By Vikram Nijhawan, Senior Arts and Culture Editor

Image source: MasterClass

April may be the cruellest month, according to T.S. Eliot, but in the eyes of Neil Gaiman, October is the most alluring – for all the obvious reasons and others.

For the acclaimed fantasy author who scarred an entire generation with his children’s novella Coraline, October is a red-bearded, cider-sipping storyteller, seated atop a wooden stump around a campfire alongside the other months of the year. The story in which he appears, “October in the Chair”, begins much like the month that bears his name – warm and autumnal – before tapering down into something unsettling, as he relays the tale of a neglected boy who runs away from home, whose spirit may continue to linger in the dark forest where the months meet twelve times a year.

For Gaiman, October is also the month when thirsty creatures called Click-Clacks emerge from the shadows to turn humans into ‘rattle bags, husks they hang up in their domestic lairs. In Gaiman’s world, October is the month when nightmares materialize, and macabre sensibilities morph reality. In Preludes and Nocturnes, the first volume of his comic book series The Sandman, he shows how “24 Hours” can stretch by at a horrifying, sadistic, screeching pace.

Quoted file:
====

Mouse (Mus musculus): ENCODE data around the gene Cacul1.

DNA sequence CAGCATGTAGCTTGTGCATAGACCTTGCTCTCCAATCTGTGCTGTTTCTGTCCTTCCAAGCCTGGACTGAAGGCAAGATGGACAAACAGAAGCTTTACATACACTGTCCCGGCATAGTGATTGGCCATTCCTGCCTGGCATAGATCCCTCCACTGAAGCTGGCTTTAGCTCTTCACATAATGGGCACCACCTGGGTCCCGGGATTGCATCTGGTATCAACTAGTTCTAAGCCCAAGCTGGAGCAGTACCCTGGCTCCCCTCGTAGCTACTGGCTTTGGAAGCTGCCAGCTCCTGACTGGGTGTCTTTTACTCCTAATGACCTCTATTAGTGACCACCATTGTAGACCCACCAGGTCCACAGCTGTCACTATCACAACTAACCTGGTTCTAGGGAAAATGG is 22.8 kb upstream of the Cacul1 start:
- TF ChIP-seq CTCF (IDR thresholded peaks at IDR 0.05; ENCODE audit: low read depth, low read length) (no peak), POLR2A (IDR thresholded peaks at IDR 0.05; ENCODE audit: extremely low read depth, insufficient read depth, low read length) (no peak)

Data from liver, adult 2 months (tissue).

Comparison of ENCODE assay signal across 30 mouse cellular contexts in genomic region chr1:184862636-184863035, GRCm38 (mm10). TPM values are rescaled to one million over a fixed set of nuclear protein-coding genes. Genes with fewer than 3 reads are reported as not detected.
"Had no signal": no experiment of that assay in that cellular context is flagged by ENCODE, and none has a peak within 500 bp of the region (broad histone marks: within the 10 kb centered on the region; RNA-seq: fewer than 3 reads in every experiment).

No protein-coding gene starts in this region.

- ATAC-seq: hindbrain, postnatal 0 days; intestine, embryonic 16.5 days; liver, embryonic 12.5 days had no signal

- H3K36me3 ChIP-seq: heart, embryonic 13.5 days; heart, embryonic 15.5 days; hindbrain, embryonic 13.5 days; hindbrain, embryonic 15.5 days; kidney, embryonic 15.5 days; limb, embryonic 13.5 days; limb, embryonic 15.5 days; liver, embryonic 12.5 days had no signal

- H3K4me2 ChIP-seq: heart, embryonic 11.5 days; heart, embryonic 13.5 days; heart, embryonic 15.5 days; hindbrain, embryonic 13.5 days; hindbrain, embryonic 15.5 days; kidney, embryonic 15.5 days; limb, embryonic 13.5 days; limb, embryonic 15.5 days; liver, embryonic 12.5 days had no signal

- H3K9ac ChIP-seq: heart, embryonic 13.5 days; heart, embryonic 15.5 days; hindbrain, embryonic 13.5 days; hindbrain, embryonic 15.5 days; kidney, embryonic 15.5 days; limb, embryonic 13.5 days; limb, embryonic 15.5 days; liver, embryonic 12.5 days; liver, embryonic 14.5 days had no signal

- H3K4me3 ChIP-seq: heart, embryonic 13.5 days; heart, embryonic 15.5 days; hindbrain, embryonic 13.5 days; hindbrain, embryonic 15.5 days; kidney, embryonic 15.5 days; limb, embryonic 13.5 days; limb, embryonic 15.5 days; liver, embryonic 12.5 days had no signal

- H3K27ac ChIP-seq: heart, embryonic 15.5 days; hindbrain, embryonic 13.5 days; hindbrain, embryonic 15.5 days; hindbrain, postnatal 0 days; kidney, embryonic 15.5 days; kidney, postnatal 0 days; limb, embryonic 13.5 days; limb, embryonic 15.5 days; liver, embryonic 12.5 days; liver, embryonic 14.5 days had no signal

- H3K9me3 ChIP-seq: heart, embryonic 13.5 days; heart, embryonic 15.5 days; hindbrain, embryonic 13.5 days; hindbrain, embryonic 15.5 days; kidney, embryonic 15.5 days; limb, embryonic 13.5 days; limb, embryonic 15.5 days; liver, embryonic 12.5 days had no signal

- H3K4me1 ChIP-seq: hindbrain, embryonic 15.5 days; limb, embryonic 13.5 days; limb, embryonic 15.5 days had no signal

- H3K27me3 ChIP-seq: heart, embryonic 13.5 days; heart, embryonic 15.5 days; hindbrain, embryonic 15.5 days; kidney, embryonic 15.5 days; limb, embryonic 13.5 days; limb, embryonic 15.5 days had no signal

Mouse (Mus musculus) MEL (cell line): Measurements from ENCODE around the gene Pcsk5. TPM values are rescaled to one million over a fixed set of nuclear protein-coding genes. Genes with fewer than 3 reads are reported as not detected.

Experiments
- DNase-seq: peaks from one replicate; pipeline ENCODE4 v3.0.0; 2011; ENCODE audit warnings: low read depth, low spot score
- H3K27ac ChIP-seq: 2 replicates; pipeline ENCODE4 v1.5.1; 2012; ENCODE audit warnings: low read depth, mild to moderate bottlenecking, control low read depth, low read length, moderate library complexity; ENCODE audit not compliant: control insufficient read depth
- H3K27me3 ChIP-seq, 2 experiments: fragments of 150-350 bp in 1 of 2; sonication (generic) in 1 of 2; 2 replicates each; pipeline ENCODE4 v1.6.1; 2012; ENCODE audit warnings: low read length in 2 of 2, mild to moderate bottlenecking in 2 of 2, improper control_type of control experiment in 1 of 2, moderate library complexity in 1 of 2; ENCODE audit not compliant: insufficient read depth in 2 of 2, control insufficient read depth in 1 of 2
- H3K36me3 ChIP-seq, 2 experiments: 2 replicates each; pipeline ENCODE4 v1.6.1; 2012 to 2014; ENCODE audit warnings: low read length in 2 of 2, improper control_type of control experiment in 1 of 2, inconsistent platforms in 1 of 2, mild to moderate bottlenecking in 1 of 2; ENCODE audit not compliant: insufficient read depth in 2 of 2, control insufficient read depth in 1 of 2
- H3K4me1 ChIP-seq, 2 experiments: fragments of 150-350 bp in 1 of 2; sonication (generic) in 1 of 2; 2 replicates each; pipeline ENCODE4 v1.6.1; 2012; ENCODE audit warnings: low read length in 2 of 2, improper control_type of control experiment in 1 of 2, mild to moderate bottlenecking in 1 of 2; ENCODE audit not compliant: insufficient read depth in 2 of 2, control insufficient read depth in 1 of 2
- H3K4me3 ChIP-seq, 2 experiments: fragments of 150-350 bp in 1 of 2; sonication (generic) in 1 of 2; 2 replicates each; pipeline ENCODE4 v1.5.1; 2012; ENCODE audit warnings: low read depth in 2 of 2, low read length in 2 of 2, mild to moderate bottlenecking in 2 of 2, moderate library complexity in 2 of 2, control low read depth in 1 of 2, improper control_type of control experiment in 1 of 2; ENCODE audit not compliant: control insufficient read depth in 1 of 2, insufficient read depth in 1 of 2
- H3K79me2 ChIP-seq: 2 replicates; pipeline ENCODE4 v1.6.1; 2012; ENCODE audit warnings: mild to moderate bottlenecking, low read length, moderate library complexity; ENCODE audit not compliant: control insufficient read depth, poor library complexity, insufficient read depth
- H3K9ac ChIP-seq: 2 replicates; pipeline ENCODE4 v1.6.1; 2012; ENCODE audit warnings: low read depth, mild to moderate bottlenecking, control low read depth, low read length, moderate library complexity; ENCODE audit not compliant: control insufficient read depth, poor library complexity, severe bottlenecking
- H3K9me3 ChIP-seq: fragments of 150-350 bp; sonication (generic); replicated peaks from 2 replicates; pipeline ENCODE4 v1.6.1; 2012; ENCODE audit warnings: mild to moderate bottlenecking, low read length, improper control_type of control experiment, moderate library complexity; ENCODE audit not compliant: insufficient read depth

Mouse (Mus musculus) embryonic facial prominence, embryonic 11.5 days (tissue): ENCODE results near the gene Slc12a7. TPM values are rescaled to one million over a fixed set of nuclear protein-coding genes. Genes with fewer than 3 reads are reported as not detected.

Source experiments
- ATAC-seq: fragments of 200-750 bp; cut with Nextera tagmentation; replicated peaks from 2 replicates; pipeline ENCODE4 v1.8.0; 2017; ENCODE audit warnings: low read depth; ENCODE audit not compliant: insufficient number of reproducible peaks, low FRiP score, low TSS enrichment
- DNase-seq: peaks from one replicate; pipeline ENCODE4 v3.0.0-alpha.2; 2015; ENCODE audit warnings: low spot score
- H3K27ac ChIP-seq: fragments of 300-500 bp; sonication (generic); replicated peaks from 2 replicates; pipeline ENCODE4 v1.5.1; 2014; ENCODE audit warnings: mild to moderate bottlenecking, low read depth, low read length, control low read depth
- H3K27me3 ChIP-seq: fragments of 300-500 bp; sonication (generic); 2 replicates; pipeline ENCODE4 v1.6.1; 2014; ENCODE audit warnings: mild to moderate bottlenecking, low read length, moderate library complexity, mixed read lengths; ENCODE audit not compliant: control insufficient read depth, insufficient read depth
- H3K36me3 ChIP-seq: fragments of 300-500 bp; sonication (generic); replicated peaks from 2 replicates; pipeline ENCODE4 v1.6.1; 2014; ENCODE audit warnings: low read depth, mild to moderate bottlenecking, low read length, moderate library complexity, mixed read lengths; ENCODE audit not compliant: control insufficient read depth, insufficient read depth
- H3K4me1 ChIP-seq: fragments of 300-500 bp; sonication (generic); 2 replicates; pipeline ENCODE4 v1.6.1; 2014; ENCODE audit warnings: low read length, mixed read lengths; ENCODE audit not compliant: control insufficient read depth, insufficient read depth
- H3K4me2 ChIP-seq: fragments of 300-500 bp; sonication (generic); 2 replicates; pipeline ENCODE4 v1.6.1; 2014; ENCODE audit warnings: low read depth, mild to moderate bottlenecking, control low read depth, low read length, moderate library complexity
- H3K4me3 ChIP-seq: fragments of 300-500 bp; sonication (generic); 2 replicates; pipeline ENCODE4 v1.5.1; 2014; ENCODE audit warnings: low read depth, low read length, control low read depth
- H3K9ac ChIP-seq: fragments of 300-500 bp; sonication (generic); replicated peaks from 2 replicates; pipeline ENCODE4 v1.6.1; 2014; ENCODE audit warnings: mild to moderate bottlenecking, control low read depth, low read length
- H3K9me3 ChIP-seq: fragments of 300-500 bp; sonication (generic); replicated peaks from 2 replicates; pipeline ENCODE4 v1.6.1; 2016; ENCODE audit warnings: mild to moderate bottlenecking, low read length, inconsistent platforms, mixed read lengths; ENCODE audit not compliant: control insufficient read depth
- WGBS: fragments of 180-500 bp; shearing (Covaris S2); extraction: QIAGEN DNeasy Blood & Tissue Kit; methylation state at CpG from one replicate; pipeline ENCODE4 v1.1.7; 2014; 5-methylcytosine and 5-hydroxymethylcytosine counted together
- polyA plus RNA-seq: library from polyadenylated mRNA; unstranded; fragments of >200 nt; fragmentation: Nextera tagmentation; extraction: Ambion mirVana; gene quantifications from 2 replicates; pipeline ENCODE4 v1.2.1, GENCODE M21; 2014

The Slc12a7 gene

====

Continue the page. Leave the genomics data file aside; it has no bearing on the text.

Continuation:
But October doesn’t always have to be sinister for Gaiman. A child can grow up in a house that gets invaded by aliens (“Orange”) or come of age in the friendliest cemetery imaginable (The Graveyard Book), or experience a coming-of-age milestone within a house invaded by aliens (“How to Talk to Girls at Parties”).  This is the time of year when forgotten gods and monsters of the past resurface, from prehistoric Black Dogs and Egyptian cats to djinn housed within recently unearthed lamps.

An author as prolific as Neil Gaiman has stories fit for every season, but October is when he is truly in his element. He commands the attention of his company seated around a campfire, manipulating the grains of narrative as if sketching tales in the sand. Gaiman’s works pass one of the most important litmus tests for great writing: they evoke bone-deep reactions in the reader, like the spider god Anansi crawling underneath your skin, spinning a visceral story with his metaphysical webs. For Gaiman, October is when something strange is lurking around the corner, and whether it turns out to be comforting or frightening, you cannot resist flipping the delicate pages with a hesitant hand – as if holding a centuries-old magical lamp, full of infinite possibilities – to find out for yourself.

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